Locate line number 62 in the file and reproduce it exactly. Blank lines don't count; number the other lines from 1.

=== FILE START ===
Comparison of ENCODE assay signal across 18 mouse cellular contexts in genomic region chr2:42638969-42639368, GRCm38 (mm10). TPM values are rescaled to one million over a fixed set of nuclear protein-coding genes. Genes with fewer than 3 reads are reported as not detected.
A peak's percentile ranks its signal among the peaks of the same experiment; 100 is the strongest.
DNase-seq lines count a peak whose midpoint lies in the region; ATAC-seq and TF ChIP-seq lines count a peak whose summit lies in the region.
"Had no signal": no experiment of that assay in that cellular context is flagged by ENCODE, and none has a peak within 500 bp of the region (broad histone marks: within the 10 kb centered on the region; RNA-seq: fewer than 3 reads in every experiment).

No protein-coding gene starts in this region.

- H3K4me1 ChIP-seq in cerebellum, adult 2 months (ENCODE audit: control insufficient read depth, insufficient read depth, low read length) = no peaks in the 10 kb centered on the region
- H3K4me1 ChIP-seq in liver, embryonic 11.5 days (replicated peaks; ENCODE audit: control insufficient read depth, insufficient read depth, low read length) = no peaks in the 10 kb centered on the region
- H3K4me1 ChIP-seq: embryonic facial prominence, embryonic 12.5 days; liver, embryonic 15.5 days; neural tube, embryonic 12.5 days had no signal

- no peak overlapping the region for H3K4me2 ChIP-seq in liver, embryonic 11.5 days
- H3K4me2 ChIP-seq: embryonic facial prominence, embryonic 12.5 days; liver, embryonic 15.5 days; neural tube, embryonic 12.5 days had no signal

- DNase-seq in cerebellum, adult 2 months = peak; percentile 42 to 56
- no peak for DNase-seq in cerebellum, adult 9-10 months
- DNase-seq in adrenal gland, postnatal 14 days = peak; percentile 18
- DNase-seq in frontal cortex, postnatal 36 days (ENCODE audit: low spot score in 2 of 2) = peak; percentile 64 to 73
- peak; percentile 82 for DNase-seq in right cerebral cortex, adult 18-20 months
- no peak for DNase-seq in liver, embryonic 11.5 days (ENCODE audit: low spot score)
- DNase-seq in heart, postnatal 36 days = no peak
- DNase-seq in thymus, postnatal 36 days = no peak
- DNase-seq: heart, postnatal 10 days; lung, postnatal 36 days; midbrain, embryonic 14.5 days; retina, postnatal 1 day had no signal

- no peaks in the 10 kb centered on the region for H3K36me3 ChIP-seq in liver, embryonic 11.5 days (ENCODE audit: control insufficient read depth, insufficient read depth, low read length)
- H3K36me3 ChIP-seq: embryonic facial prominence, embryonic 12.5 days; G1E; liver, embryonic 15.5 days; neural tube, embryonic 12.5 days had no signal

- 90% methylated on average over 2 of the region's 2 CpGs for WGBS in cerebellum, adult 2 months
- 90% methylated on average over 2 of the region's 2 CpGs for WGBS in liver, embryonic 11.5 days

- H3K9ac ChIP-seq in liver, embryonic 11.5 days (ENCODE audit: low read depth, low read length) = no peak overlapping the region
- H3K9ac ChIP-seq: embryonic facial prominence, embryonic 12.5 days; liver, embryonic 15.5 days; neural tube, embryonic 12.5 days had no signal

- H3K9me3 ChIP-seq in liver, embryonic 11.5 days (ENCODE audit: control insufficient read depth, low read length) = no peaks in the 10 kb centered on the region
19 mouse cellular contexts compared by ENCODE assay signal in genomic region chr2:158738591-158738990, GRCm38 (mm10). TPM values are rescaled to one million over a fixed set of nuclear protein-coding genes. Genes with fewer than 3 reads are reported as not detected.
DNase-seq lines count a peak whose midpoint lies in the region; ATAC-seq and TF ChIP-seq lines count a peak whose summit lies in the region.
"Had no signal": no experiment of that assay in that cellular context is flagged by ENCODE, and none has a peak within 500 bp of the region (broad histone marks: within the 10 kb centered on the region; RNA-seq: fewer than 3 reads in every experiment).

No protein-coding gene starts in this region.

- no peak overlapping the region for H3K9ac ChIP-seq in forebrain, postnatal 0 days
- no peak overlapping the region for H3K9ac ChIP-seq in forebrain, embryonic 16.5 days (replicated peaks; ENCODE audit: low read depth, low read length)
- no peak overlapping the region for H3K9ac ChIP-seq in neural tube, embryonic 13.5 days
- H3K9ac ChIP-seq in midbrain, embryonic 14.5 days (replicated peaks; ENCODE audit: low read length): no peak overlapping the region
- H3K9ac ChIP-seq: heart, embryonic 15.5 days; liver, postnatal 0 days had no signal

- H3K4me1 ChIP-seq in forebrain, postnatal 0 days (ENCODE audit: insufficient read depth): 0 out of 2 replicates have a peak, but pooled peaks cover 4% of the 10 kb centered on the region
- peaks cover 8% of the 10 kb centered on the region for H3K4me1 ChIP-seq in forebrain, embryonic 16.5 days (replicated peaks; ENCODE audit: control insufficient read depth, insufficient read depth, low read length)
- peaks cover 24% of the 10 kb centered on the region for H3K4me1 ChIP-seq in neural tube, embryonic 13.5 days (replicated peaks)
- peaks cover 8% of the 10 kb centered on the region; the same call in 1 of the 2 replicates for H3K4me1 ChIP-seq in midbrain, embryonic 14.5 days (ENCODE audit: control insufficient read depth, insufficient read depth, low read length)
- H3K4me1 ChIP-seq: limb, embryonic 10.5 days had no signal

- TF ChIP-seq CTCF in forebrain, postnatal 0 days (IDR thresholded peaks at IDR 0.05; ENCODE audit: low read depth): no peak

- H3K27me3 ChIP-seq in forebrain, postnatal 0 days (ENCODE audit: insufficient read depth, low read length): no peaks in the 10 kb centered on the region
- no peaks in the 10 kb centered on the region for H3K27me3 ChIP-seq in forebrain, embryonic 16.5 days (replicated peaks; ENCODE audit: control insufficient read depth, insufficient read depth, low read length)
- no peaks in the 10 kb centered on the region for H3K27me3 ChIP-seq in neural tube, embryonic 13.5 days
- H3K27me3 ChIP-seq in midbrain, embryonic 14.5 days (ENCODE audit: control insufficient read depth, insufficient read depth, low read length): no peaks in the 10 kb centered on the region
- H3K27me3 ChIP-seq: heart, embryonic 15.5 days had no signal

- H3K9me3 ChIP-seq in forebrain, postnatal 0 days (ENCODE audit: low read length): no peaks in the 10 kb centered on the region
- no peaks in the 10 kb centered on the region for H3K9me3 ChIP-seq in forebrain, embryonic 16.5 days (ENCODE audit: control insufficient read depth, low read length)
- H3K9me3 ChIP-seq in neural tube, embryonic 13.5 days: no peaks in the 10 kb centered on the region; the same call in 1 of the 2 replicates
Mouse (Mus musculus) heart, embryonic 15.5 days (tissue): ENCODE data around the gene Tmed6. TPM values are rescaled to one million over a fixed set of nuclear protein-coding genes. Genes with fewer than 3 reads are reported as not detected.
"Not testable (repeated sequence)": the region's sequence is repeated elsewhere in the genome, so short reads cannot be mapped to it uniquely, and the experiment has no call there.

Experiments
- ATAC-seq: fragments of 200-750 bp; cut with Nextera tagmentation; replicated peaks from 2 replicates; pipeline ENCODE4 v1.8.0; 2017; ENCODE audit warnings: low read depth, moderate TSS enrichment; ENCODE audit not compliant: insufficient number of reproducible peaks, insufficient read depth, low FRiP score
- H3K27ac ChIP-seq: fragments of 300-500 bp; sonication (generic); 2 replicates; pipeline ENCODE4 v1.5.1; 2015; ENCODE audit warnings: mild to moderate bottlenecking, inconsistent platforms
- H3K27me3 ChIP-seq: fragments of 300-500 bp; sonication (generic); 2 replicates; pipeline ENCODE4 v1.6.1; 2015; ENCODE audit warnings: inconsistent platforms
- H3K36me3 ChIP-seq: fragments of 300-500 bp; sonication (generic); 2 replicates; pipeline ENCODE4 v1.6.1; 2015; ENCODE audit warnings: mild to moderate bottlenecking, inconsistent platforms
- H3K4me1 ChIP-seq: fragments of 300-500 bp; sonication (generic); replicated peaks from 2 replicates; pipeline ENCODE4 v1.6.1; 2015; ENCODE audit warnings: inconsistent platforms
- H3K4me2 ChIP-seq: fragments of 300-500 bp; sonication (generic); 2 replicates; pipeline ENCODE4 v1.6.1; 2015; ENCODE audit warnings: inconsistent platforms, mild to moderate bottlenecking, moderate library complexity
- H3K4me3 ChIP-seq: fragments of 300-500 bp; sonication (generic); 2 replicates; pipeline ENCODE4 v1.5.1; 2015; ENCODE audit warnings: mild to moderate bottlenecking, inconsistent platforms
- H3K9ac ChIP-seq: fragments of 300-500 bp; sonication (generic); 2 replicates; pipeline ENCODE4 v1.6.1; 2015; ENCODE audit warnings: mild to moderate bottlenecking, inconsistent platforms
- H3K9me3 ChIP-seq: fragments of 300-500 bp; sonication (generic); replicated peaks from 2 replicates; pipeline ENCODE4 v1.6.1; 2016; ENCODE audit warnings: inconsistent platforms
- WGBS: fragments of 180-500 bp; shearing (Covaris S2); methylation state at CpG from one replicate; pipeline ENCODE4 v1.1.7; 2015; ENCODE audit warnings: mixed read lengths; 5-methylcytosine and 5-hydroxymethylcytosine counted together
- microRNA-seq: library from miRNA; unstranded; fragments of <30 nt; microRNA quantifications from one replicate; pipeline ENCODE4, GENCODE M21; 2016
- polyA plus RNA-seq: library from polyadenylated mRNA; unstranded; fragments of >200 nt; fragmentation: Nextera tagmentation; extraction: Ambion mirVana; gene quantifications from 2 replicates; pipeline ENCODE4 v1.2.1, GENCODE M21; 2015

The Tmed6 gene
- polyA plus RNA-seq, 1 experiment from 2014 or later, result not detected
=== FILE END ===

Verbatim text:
- WGBS: fragments of 180-500 bp; shearing (Covaris S2); methylation state at CpG from one replicate; pipeline ENCODE4 v1.1.7; 2015; ENCODE audit warnings: mixed read lengths; 5-methylcytosine and 5-hydroxymethylcytosine counted together